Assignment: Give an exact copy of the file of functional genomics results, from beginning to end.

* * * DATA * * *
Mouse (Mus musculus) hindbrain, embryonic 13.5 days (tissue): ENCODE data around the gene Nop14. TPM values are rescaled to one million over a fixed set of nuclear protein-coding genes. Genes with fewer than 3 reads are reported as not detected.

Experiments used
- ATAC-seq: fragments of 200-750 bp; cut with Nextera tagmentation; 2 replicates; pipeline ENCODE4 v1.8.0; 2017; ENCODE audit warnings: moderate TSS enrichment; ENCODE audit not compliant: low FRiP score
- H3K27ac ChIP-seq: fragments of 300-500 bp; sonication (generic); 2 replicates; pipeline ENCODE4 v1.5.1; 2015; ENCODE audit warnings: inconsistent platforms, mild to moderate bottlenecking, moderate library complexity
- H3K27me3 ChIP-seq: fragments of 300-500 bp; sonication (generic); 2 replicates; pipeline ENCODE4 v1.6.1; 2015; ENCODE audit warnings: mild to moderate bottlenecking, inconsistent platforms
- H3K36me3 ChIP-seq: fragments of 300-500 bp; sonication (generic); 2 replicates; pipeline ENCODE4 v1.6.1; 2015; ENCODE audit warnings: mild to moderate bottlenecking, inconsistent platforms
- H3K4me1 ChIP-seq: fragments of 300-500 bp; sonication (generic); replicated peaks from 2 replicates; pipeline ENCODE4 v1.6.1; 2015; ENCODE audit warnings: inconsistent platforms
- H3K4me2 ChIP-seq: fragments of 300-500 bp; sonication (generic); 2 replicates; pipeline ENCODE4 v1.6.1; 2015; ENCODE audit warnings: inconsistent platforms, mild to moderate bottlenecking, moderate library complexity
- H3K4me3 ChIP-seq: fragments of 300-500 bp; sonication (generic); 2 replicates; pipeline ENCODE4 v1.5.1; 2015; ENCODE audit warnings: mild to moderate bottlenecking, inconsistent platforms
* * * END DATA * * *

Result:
Mouse (Mus musculus) hindbrain, embryonic 13.5 days (tissue): ENCODE data around the gene Nop14. TPM values are rescaled to one million over a fixed set of nuclear protein-coding genes. Genes with fewer than 3 reads are reported as not detected.

Experiments used
- ATAC-seq: fragments of 200-750 bp; cut with Nextera tagmentation; 2 replicates; pipeline ENCODE4 v1.8.0; 2017; ENCODE audit warnings: moderate TSS enrichment; ENCODE audit not compliant: low FRiP score
- H3K27ac ChIP-seq: fragments of 300-500 bp; sonication (generic); 2 replicates; pipeline ENCODE4 v1.5.1; 2015; ENCODE audit warnings: inconsistent platforms, mild to moderate bottlenecking, moderate library complexity
- H3K27me3 ChIP-seq: fragments of 300-500 bp; sonication (generic); 2 replicates; pipeline ENCODE4 v1.6.1; 2015; ENCODE audit warnings: mild to moderate bottlenecking, inconsistent platforms
- H3K36me3 ChIP-seq: fragments of 300-500 bp; sonication (generic); 2 replicates; pipeline ENCODE4 v1.6.1; 2015; ENCODE audit warnings: mild to moderate bottlenecking, inconsistent platforms
- H3K4me1 ChIP-seq: fragments of 300-500 bp; sonication (generic); replicated peaks from 2 replicates; pipeline ENCODE4 v1.6.1; 2015; ENCODE audit warnings: inconsistent platforms
- H3K4me2 ChIP-seq: fragments of 300-500 bp; sonication (generic); 2 replicates; pipeline ENCODE4 v1.6.1; 2015; ENCODE audit warnings: inconsistent platforms, mild to moderate bottlenecking, moderate library complexity
- H3K4me3 ChIP-seq: fragments of 300-500 bp; sonication (generic); 2 replicates; pipeline ENCODE4 v1.5.1; 2015; ENCODE audit warnings: mild to moderate bottlenecking, inconsistent platforms